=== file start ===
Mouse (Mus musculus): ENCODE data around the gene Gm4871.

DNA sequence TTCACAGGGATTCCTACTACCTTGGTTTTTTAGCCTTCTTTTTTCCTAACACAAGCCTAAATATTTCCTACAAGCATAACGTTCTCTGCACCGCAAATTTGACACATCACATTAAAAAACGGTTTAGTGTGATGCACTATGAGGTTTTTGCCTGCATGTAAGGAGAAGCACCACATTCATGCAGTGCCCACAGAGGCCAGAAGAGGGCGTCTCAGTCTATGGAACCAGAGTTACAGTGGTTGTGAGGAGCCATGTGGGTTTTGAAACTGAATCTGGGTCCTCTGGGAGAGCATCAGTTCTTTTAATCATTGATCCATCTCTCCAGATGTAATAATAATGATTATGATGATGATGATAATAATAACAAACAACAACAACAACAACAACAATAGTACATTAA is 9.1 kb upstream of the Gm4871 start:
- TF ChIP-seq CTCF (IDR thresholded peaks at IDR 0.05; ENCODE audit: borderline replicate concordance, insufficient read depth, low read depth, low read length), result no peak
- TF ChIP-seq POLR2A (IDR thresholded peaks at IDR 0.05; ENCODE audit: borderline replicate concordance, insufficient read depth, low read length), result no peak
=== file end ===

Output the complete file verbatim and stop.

Mouse (Mus musculus): ENCODE data around the gene Gm4871.

DNA sequence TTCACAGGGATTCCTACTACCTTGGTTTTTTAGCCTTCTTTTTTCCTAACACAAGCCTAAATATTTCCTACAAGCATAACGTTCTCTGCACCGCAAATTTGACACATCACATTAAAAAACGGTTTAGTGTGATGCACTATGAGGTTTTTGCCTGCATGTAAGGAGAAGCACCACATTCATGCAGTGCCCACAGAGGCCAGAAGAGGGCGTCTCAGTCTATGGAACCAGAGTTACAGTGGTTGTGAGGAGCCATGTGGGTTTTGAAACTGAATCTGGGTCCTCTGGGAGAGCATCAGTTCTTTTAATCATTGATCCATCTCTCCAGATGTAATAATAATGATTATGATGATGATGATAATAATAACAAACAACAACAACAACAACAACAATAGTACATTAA is 9.1 kb upstream of the Gm4871 start:
- TF ChIP-seq CTCF (IDR thresholded peaks at IDR 0.05; ENCODE audit: borderline replicate concordance, insufficient read depth, low read depth, low read length), result no peak
- TF ChIP-seq POLR2A (IDR thresholded peaks at IDR 0.05; ENCODE audit: borderline replicate concordance, insufficient read depth, low read length), result no peak